ARLINGTON, VIRGINIA — Boeing is set to resume the delivery of its 787 Dreamliners as early as next week following the resolution of an issue that caused federal regulators to suspend deliveries last month.

The planemaker has reportedly tackled the concerns surrounding the forward pressure bulkhead - a crucial structure located behind the plane's nose. The Federal Aviation Administration confirmed the news via an official statement issued on Friday.

FAA stated that it would continue to thoroughly inspect and approve every airplane before it can be delivered by Boeing. The company, for its part, has indicated that it can recommence deliveries without making any alterations to either the aircraft itself or its production process. The solution is simply updating some paperwork to meet regulatory requirements.

"We have completed the necessary analysis that confirms the airplane continues to meet all relevant requirements and does not require production or fleet action," Boeing said in a statement.

"The FAA will determine when 787 ticketing and deliveries resume, and we are working with our customers on the delivery timing."

The delivery of Dreamliner jets was first put on hold in the fall of 2020 after engineers found the unsatisfactory spacing between different sections of the fuselage.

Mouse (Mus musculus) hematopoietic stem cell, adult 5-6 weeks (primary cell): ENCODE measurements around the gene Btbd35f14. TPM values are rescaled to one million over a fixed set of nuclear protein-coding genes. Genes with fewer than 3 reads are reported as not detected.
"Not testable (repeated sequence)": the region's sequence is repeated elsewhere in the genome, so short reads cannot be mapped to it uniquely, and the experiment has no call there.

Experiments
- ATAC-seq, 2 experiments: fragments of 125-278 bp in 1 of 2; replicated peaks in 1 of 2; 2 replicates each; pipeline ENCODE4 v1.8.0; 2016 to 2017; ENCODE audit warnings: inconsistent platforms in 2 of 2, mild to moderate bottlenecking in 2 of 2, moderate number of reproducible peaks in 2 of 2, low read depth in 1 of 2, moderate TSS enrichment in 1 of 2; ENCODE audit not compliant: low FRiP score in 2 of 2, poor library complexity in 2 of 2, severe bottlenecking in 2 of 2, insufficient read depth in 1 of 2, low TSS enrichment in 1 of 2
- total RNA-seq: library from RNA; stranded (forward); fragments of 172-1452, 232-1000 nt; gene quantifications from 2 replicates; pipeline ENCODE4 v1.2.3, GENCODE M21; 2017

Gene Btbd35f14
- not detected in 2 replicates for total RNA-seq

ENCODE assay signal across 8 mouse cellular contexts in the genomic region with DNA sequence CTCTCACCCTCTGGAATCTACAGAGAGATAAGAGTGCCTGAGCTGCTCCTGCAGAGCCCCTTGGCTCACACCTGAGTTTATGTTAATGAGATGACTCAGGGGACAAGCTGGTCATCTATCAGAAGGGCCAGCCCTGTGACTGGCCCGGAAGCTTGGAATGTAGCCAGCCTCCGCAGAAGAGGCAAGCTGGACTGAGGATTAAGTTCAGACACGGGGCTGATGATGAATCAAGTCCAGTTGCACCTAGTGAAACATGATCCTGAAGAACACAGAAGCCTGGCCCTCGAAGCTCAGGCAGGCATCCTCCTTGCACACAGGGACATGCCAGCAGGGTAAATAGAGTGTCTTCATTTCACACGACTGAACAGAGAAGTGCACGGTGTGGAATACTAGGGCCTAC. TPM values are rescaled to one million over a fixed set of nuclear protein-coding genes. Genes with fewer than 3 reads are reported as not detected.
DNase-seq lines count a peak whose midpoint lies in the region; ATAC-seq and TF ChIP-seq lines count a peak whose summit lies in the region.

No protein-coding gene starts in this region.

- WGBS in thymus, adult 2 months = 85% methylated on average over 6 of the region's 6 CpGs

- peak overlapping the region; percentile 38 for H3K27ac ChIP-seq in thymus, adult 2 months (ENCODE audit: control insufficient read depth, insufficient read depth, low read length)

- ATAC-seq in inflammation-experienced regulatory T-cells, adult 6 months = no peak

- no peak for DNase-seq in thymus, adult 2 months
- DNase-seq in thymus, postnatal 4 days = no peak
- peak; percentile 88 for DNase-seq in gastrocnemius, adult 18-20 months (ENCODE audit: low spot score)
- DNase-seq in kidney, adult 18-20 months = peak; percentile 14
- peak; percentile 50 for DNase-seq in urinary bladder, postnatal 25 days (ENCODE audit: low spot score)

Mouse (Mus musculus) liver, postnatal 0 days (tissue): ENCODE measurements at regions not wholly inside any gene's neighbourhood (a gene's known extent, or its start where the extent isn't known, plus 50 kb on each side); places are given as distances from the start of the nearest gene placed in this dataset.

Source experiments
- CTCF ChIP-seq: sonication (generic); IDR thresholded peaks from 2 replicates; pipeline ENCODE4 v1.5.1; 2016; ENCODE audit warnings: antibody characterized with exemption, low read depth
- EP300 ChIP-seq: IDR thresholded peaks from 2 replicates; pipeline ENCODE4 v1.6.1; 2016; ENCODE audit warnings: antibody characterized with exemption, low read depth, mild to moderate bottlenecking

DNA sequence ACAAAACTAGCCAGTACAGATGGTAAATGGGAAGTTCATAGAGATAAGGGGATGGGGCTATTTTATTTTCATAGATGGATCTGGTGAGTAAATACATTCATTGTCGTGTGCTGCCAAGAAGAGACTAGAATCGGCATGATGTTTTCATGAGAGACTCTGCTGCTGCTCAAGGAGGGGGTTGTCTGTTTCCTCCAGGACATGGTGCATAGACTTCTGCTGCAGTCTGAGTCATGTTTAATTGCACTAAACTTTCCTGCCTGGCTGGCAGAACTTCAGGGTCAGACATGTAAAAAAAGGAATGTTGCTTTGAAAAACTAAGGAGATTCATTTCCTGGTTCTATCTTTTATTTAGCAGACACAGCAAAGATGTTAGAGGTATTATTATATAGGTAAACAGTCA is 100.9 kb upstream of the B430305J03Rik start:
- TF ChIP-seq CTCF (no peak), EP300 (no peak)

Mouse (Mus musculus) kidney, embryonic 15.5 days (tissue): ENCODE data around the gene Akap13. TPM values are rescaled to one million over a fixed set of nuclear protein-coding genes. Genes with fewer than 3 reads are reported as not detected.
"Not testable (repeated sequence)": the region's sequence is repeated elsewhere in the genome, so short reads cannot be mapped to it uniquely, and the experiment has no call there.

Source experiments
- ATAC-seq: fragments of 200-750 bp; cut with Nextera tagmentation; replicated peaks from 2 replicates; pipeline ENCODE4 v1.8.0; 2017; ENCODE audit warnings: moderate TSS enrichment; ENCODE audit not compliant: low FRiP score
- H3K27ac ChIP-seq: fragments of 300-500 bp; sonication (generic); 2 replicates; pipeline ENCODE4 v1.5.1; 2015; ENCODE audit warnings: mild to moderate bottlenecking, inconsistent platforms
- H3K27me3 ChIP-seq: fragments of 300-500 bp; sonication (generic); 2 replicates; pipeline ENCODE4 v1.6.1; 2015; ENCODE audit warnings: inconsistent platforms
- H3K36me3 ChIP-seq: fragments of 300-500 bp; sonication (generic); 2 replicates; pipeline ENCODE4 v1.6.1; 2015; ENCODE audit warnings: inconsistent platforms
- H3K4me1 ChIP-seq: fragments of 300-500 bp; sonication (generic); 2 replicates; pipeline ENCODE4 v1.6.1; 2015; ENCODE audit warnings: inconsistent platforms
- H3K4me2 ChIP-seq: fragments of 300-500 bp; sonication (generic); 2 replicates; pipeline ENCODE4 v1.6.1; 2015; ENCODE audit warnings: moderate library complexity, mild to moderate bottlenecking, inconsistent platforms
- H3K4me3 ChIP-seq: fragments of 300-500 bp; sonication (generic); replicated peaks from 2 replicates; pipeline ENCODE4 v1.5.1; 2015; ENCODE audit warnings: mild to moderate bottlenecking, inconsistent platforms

Although a limited number of deliveries resumed in March, the deliveries were suspended again in May 2021 due to the emergence of additional defects. Federal Aviation Administration cleared Boeing to restart deliveries in August 2022 after issues subject to delivery suspensions have been solved.

Around 100 Dreamliners stored at Boeing facilities require rework before they can be delivered. In January, Boeing increased its projected cost for addressing all of the 787 issues to $6.3 billion. Despite this setback, the two-week suspension that occurred last month appears to have had a minimal impact on the overall recovery of the 787 program. However, it has resulted in a disagreement between Boeing and its primary supplier Spirit AeroSystems regarding responsibility for the issue.

The forward pressure bulkhead manufactured by Spirit AeroSystems has a dome-shaped design that plays a crucial role in maintaining the cabin's air pressure. In the past, during the extended suspension of deliveries, gaps were detected at the fuselage joins in the forward pressure bulkhead. Consequently, Boeing opted to replace this structure on all affected planes.

While conducting the replacement work, engineers identified a flaw in the structural analysis of the part that had been documented in certification paperwork several years prior. When delivery of the planes stopped in February, Boeing initially attributed the error to Spirit. However, after examining the issue, Spirit rejected this claim.

"On February 23, Boeing halted 787 deliveries, claiming an 'analysis error' by Spirit," Spirit AeroSystems said in a statement.

"Based on our review, we are confident there was not an analysis error by Spirit," the supplier concluded.